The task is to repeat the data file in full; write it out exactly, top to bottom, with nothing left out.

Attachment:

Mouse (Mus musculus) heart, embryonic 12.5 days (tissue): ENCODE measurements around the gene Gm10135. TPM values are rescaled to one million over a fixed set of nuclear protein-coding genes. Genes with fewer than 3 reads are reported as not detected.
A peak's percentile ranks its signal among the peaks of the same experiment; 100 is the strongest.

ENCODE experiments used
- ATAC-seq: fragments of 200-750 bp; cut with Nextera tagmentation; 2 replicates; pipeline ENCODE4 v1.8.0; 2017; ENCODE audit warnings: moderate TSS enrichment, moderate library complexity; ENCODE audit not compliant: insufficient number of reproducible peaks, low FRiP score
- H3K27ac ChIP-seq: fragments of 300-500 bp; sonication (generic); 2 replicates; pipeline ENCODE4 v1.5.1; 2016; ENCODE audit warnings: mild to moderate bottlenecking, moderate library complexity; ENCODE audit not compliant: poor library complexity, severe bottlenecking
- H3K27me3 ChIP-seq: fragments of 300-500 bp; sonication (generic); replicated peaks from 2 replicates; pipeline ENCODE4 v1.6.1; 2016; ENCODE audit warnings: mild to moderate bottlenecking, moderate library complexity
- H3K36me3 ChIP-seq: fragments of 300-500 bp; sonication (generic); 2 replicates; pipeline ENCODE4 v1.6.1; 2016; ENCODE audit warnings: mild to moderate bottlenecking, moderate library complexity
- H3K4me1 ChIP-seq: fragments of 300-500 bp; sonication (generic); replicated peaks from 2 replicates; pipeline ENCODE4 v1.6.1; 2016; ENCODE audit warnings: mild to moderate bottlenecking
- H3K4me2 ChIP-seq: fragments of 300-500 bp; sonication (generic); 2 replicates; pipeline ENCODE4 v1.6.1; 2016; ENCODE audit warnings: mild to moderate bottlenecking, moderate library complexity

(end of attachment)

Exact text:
Mouse (Mus musculus) heart, embryonic 12.5 days (tissue): ENCODE measurements around the gene Gm10135. TPM values are rescaled to one million over a fixed set of nuclear protein-coding genes. Genes with fewer than 3 reads are reported as not detected.
A peak's percentile ranks its signal among the peaks of the same experiment; 100 is the strongest.

ENCODE experiments used
- ATAC-seq: fragments of 200-750 bp; cut with Nextera tagmentation; 2 replicates; pipeline ENCODE4 v1.8.0; 2017; ENCODE audit warnings: moderate TSS enrichment, moderate library complexity; ENCODE audit not compliant: insufficient number of reproducible peaks, low FRiP score
- H3K27ac ChIP-seq: fragments of 300-500 bp; sonication (generic); 2 replicates; pipeline ENCODE4 v1.5.1; 2016; ENCODE audit warnings: mild to moderate bottlenecking, moderate library complexity; ENCODE audit not compliant: poor library complexity, severe bottlenecking
- H3K27me3 ChIP-seq: fragments of 300-500 bp; sonication (generic); replicated peaks from 2 replicates; pipeline ENCODE4 v1.6.1; 2016; ENCODE audit warnings: mild to moderate bottlenecking, moderate library complexity
- H3K36me3 ChIP-seq: fragments of 300-500 bp; sonication (generic); 2 replicates; pipeline ENCODE4 v1.6.1; 2016; ENCODE audit warnings: mild to moderate bottlenecking, moderate library complexity
- H3K4me1 ChIP-seq: fragments of 300-500 bp; sonication (generic); replicated peaks from 2 replicates; pipeline ENCODE4 v1.6.1; 2016; ENCODE audit warnings: mild to moderate bottlenecking
- H3K4me2 ChIP-seq: fragments of 300-500 bp; sonication (generic); 2 replicates; pipeline ENCODE4 v1.6.1; 2016; ENCODE audit warnings: mild to moderate bottlenecking, moderate library complexity